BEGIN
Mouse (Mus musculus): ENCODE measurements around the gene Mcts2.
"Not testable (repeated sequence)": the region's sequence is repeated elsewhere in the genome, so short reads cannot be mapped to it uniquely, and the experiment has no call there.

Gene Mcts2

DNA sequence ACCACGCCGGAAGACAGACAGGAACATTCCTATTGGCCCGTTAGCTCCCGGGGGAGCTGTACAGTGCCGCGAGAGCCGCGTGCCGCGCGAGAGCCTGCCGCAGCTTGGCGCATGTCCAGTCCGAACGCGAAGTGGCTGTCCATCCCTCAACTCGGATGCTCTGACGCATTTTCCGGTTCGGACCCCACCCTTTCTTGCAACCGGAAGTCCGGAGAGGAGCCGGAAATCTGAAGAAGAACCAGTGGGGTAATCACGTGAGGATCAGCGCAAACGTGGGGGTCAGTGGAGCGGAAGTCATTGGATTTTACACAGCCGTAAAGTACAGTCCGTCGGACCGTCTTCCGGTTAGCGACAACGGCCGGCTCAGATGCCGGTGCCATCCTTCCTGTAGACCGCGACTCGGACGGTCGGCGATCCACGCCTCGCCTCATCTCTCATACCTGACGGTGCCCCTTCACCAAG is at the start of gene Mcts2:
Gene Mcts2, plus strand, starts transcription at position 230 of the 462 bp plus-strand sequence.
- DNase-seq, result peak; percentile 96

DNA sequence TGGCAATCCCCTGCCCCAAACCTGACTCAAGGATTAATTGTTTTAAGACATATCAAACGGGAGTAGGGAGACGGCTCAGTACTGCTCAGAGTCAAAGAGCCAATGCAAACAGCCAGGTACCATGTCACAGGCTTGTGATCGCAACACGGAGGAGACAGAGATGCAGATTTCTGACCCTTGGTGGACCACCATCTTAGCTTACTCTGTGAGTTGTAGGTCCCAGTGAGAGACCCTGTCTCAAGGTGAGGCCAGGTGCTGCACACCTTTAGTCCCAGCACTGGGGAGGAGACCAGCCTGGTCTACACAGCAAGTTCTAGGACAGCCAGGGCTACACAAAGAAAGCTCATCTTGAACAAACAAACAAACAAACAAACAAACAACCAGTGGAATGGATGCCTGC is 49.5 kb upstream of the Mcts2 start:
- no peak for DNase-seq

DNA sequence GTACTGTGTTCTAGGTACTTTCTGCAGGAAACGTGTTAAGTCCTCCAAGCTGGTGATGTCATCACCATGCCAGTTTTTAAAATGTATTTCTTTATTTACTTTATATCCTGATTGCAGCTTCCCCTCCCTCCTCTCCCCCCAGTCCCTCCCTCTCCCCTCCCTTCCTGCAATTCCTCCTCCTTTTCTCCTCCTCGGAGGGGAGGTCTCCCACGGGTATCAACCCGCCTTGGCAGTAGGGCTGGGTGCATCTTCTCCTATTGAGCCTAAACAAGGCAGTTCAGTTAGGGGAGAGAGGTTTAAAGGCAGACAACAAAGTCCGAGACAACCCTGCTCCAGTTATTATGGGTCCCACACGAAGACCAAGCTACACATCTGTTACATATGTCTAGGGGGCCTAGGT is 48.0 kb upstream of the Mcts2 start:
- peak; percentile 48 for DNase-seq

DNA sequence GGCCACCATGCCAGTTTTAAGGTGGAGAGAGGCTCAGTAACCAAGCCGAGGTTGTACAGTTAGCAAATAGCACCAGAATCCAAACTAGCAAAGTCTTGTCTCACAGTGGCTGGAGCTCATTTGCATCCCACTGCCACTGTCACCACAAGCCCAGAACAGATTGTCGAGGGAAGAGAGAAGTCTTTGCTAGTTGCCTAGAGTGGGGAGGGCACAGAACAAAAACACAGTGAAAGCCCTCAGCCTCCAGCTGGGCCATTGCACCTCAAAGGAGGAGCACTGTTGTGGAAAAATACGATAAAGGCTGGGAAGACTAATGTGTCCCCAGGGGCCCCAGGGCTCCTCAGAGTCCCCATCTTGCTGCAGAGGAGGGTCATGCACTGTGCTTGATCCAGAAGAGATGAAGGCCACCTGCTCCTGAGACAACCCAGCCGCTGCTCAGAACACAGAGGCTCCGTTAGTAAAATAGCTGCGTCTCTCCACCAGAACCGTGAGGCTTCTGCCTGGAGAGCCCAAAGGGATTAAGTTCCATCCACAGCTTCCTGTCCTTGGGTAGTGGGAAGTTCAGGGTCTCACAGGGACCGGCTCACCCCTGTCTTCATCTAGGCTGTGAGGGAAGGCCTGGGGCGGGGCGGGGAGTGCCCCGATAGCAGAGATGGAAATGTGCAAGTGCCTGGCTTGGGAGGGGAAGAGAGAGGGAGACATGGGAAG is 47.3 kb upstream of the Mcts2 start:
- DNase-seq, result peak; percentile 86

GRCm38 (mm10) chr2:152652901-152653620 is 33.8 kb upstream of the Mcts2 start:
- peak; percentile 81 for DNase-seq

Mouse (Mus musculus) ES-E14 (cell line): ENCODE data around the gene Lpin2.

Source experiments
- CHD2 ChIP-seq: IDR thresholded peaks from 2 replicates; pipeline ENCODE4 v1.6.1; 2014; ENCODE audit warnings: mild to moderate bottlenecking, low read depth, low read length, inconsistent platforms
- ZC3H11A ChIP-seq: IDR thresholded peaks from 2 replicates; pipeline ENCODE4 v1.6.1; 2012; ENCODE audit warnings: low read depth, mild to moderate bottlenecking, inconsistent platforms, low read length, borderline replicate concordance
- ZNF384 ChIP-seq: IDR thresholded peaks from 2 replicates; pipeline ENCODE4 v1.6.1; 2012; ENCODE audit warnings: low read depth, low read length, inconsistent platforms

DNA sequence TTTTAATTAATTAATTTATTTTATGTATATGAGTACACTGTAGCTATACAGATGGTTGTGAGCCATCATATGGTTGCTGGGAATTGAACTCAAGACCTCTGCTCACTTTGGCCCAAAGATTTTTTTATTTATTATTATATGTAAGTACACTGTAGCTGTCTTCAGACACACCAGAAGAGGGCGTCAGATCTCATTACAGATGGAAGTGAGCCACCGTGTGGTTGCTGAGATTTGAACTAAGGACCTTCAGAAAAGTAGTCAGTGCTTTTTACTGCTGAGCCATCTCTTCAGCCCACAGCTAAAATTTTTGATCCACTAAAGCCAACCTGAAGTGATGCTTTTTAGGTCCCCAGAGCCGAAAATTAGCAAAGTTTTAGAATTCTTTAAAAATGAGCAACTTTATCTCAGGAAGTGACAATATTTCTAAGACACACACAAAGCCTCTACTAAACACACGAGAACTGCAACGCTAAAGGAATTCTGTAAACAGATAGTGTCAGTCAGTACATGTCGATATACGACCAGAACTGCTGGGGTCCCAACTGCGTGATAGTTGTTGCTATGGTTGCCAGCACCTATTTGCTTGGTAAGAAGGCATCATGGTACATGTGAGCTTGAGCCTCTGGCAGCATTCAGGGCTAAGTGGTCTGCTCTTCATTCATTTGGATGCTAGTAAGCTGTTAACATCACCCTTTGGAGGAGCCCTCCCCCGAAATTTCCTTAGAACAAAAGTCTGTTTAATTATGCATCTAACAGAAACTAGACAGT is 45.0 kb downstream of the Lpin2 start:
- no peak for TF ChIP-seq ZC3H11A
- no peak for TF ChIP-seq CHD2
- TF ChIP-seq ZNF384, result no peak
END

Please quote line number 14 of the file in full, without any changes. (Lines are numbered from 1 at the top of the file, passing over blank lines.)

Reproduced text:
- peak; percentile 81 for DNase-seq